Thinking and Deciding
Beginning with its first edition and through subsequent editions, Thinking and Deciding has established itself as the required text and important reference work for students and scholars of human cognition and rationality. In this fourth edition, first published in 2007, Jonathan Baron retains the comprehensive attention to the key questions addressed in the previous editions - how should we think? What, if anything, keeps us from thinking that way? How can we improve our thinking and decision making? - and his expanded treatment of topics such as risk, utilitarianism, Baye's theorem, and moral thinking. With the student in mind, the fourth edition emphasises the development of an understanding of the fundamental concepts in judgement and decision making. This book is essential reading for students and scholars in judgement and decision making and related fields, including psychology, economics, law, medicine, and business.
Other editions - View all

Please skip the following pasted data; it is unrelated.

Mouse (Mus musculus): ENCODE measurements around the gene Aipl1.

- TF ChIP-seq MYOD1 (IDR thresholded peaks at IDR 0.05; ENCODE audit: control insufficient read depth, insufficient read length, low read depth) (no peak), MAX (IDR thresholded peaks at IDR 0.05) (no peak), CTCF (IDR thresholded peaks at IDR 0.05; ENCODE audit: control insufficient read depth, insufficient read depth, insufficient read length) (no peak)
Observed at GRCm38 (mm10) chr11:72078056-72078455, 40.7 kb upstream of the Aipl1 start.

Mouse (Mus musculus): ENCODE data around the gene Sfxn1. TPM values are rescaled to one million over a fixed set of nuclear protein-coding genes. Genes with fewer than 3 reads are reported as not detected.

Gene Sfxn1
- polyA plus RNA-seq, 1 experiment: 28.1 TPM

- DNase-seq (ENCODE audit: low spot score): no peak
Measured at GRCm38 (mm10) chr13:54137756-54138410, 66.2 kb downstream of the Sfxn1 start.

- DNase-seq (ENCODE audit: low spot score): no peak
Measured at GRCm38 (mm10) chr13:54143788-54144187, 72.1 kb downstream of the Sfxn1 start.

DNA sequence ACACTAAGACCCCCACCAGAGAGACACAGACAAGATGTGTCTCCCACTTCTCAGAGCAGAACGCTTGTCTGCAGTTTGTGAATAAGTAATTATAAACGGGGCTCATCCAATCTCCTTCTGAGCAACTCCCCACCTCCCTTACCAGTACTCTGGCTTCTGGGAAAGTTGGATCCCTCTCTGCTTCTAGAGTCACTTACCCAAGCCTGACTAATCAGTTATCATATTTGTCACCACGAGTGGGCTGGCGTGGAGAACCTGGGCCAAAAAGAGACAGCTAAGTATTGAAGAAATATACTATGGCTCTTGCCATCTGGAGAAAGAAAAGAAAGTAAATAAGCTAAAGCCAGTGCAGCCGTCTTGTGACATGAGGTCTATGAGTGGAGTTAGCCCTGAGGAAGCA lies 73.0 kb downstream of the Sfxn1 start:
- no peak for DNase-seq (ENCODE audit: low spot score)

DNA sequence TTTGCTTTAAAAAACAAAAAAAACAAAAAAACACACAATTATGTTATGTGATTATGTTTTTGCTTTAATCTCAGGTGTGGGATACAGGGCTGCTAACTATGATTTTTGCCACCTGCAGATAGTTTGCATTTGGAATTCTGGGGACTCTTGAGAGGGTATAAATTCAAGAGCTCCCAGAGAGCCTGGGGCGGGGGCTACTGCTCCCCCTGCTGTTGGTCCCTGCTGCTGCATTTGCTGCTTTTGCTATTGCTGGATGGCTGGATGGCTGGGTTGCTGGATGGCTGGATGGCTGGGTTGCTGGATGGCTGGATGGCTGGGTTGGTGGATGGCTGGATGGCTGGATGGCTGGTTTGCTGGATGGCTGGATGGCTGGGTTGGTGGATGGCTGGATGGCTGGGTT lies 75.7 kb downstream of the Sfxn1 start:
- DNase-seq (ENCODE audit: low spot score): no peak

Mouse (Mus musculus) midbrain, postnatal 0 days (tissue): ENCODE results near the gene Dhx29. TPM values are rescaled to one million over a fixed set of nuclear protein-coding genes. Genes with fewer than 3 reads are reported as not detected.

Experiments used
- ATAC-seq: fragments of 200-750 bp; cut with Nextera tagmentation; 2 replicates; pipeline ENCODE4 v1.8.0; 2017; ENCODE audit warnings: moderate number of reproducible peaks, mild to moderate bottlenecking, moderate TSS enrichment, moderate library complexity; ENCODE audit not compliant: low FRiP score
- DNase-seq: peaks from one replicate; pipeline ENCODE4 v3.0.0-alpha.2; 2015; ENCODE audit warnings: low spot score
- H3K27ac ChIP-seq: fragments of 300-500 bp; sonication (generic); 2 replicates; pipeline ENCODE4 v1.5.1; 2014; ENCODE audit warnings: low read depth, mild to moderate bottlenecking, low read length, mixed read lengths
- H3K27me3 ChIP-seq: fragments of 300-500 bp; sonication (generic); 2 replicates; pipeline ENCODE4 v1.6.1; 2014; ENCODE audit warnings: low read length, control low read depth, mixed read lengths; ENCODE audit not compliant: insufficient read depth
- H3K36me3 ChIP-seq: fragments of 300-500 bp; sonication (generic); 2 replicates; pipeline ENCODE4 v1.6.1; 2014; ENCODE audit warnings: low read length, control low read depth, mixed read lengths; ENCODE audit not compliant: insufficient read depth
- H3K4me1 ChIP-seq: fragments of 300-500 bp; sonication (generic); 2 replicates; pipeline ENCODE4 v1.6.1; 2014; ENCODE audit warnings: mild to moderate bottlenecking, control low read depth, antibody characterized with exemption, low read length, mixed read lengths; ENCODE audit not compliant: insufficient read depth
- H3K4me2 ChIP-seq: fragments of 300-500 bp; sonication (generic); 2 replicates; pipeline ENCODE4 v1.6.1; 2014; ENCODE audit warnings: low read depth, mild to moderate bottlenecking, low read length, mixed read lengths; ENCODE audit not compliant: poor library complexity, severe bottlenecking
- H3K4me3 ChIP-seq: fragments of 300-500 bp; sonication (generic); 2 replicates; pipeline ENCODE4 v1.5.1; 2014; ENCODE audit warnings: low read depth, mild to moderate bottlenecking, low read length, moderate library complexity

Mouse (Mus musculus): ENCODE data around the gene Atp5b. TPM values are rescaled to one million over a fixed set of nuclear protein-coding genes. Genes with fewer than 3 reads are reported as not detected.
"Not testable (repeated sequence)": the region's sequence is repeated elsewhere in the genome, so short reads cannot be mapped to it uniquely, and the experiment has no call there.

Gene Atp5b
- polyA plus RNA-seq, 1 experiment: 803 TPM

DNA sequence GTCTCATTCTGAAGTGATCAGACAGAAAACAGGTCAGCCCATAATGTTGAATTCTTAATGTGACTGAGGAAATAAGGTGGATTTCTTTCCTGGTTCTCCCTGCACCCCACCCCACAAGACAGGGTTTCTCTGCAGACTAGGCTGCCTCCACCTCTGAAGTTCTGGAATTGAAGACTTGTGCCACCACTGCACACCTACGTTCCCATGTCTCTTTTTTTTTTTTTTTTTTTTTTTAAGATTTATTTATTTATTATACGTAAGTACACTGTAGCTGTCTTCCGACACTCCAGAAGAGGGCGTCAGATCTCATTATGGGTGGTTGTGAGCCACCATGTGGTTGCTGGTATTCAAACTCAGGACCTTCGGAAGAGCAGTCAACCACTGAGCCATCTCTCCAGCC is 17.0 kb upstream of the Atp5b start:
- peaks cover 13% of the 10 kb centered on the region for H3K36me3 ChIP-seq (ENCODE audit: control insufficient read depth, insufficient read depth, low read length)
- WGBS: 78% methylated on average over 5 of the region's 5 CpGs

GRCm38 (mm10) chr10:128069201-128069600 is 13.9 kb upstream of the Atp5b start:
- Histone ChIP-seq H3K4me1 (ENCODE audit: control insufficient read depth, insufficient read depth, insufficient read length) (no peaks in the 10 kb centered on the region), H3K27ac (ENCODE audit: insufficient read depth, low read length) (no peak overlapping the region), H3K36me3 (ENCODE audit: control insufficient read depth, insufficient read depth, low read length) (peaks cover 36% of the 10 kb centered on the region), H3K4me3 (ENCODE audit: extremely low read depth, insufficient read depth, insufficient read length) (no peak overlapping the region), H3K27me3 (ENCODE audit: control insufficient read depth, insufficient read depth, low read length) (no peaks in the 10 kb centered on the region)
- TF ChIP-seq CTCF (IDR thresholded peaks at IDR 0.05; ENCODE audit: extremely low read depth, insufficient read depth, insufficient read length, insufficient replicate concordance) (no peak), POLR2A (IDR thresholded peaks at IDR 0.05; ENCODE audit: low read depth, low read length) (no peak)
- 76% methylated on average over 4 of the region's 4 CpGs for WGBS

actively open-minded Allais paradox answer argued argument assume attributes average Baron behavior beliefs benefit better bias biases cancer cause Chapter choice choose concerned consider cooperation correlation cost decision analysis dimension discussed disease dynamic inconsistency effect emotions error evaluate evidence example expected utility expected value expected-utility theory experiment favor formula function gamble given harm heuristic hypothesis idea inference intuitions involve irrational judge Kahneman kind less logic loss means measure method moral normative model normative theory omission bias one’s option outcomes patients people’s possible predict prescriptive present primacy effect principle prior probability probability judgments probability theory problem prospect theory question rational reason representativeness heuristic result risk risk aversion rule score situation social dilemmas standard gambles subjects were asked Suppose tend things tradeoff true Tversky utilitarianism utility theory vaccine winning